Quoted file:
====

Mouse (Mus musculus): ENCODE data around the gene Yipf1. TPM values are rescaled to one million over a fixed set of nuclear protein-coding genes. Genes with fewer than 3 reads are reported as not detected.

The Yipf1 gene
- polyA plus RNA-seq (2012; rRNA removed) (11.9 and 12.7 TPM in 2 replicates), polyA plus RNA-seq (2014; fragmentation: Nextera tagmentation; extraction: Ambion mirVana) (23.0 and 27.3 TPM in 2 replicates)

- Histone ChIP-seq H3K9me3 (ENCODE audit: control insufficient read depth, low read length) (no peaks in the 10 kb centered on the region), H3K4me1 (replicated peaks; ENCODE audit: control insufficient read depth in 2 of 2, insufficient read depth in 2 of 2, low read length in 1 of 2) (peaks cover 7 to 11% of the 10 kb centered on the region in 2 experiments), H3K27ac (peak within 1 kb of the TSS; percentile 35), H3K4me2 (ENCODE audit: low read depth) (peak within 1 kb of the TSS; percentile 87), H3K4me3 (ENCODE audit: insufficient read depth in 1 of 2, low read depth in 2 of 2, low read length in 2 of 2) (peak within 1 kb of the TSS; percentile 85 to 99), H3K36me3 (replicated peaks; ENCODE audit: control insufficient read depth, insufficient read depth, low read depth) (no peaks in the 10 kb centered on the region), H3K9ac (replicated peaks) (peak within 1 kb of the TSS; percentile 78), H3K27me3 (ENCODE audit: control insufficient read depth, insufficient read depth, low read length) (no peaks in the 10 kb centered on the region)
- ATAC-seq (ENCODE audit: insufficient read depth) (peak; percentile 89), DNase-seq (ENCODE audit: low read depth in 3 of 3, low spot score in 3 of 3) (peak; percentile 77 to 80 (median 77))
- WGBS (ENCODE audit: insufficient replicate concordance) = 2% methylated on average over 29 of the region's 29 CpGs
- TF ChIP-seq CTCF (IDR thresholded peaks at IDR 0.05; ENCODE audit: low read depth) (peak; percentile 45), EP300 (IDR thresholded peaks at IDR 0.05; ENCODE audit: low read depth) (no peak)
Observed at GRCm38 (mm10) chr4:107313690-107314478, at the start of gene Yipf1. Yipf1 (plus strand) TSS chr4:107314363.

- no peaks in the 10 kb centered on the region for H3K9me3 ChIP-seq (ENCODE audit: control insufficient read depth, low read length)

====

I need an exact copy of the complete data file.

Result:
Mouse (Mus musculus): ENCODE data around the gene Yipf1. TPM values are rescaled to one million over a fixed set of nuclear protein-coding genes. Genes with fewer than 3 reads are reported as not detected.

The Yipf1 gene
- polyA plus RNA-seq (2012; rRNA removed) (11.9 and 12.7 TPM in 2 replicates), polyA plus RNA-seq (2014; fragmentation: Nextera tagmentation; extraction: Ambion mirVana) (23.0 and 27.3 TPM in 2 replicates)

- Histone ChIP-seq H3K9me3 (ENCODE audit: control insufficient read depth, low read length) (no peaks in the 10 kb centered on the region), H3K4me1 (replicated peaks; ENCODE audit: control insufficient read depth in 2 of 2, insufficient read depth in 2 of 2, low read length in 1 of 2) (peaks cover 7 to 11% of the 10 kb centered on the region in 2 experiments), H3K27ac (peak within 1 kb of the TSS; percentile 35), H3K4me2 (ENCODE audit: low read depth) (peak within 1 kb of the TSS; percentile 87), H3K4me3 (ENCODE audit: insufficient read depth in 1 of 2, low read depth in 2 of 2, low read length in 2 of 2) (peak within 1 kb of the TSS; percentile 85 to 99), H3K36me3 (replicated peaks; ENCODE audit: control insufficient read depth, insufficient read depth, low read depth) (no peaks in the 10 kb centered on the region), H3K9ac (replicated peaks) (peak within 1 kb of the TSS; percentile 78), H3K27me3 (ENCODE audit: control insufficient read depth, insufficient read depth, low read length) (no peaks in the 10 kb centered on the region)
- ATAC-seq (ENCODE audit: insufficient read depth) (peak; percentile 89), DNase-seq (ENCODE audit: low read depth in 3 of 3, low spot score in 3 of 3) (peak; percentile 77 to 80 (median 77))
- WGBS (ENCODE audit: insufficient replicate concordance) = 2% methylated on average over 29 of the region's 29 CpGs
- TF ChIP-seq CTCF (IDR thresholded peaks at IDR 0.05; ENCODE audit: low read depth) (peak; percentile 45), EP300 (IDR thresholded peaks at IDR 0.05; ENCODE audit: low read depth) (no peak)
Observed at GRCm38 (mm10) chr4:107313690-107314478, at the start of gene Yipf1. Yipf1 (plus strand) TSS chr4:107314363.

- no peaks in the 10 kb centered on the region for H3K9me3 ChIP-seq (ENCODE audit: control insufficient read depth, low read length)